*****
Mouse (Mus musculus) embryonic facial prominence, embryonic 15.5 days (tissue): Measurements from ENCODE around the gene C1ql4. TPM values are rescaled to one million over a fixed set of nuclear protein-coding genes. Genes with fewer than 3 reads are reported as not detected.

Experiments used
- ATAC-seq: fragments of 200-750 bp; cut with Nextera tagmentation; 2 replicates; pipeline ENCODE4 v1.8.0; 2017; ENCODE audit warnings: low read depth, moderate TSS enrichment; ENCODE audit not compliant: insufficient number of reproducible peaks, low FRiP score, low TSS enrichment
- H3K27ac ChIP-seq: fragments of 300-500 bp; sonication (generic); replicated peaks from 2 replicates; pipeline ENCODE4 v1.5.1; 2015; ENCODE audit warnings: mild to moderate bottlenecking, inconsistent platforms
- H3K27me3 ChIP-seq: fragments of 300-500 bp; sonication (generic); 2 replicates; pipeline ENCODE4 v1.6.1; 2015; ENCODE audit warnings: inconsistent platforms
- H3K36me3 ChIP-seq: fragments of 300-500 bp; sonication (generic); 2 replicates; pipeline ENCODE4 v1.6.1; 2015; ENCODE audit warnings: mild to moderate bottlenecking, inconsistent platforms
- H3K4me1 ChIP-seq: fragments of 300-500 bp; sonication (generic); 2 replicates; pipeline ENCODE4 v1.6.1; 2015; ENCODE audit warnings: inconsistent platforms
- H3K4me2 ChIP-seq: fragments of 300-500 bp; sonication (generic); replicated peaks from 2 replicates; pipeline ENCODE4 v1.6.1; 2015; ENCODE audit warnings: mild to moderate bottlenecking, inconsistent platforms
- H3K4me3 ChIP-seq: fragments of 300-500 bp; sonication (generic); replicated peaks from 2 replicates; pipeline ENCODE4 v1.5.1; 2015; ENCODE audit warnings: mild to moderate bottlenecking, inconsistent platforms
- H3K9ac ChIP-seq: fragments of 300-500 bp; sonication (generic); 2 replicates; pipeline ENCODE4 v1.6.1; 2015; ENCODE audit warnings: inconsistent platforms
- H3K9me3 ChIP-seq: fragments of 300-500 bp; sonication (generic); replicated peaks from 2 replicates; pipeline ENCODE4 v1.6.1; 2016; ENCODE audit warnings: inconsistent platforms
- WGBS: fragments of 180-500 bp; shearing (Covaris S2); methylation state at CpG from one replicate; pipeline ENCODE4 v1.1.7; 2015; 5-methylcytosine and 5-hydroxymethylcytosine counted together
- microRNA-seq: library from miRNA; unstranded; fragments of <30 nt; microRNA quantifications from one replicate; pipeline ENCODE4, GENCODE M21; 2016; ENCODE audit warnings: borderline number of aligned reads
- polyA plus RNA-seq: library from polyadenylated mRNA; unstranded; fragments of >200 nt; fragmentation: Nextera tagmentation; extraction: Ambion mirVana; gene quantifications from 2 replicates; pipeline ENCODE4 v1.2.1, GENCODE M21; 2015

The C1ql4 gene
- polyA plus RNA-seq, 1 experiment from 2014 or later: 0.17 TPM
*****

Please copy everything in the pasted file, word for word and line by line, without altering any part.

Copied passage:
Mouse (Mus musculus) embryonic facial prominence, embryonic 15.5 days (tissue): Measurements from ENCODE around the gene C1ql4. TPM values are rescaled to one million over a fixed set of nuclear protein-coding genes. Genes with fewer than 3 reads are reported as not detected.

Experiments used
- ATAC-seq: fragments of 200-750 bp; cut with Nextera tagmentation; 2 replicates; pipeline ENCODE4 v1.8.0; 2017; ENCODE audit warnings: low read depth, moderate TSS enrichment; ENCODE audit not compliant: insufficient number of reproducible peaks, low FRiP score, low TSS enrichment
- H3K27ac ChIP-seq: fragments of 300-500 bp; sonication (generic); replicated peaks from 2 replicates; pipeline ENCODE4 v1.5.1; 2015; ENCODE audit warnings: mild to moderate bottlenecking, inconsistent platforms
- H3K27me3 ChIP-seq: fragments of 300-500 bp; sonication (generic); 2 replicates; pipeline ENCODE4 v1.6.1; 2015; ENCODE audit warnings: inconsistent platforms
- H3K36me3 ChIP-seq: fragments of 300-500 bp; sonication (generic); 2 replicates; pipeline ENCODE4 v1.6.1; 2015; ENCODE audit warnings: mild to moderate bottlenecking, inconsistent platforms
- H3K4me1 ChIP-seq: fragments of 300-500 bp; sonication (generic); 2 replicates; pipeline ENCODE4 v1.6.1; 2015; ENCODE audit warnings: inconsistent platforms
- H3K4me2 ChIP-seq: fragments of 300-500 bp; sonication (generic); replicated peaks from 2 replicates; pipeline ENCODE4 v1.6.1; 2015; ENCODE audit warnings: mild to moderate bottlenecking, inconsistent platforms
- H3K4me3 ChIP-seq: fragments of 300-500 bp; sonication (generic); replicated peaks from 2 replicates; pipeline ENCODE4 v1.5.1; 2015; ENCODE audit warnings: mild to moderate bottlenecking, inconsistent platforms
- H3K9ac ChIP-seq: fragments of 300-500 bp; sonication (generic); 2 replicates; pipeline ENCODE4 v1.6.1; 2015; ENCODE audit warnings: inconsistent platforms
- H3K9me3 ChIP-seq: fragments of 300-500 bp; sonication (generic); replicated peaks from 2 replicates; pipeline ENCODE4 v1.6.1; 2016; ENCODE audit warnings: inconsistent platforms
- WGBS: fragments of 180-500 bp; shearing (Covaris S2); methylation state at CpG from one replicate; pipeline ENCODE4 v1.1.7; 2015; 5-methylcytosine and 5-hydroxymethylcytosine counted together
- microRNA-seq: library from miRNA; unstranded; fragments of <30 nt; microRNA quantifications from one replicate; pipeline ENCODE4, GENCODE M21; 2016; ENCODE audit warnings: borderline number of aligned reads
- polyA plus RNA-seq: library from polyadenylated mRNA; unstranded; fragments of >200 nt; fragmentation: Nextera tagmentation; extraction: Ambion mirVana; gene quantifications from 2 replicates; pipeline ENCODE4 v1.2.1, GENCODE M21; 2015

The C1ql4 gene
- polyA plus RNA-seq, 1 experiment from 2014 or later: 0.17 TPM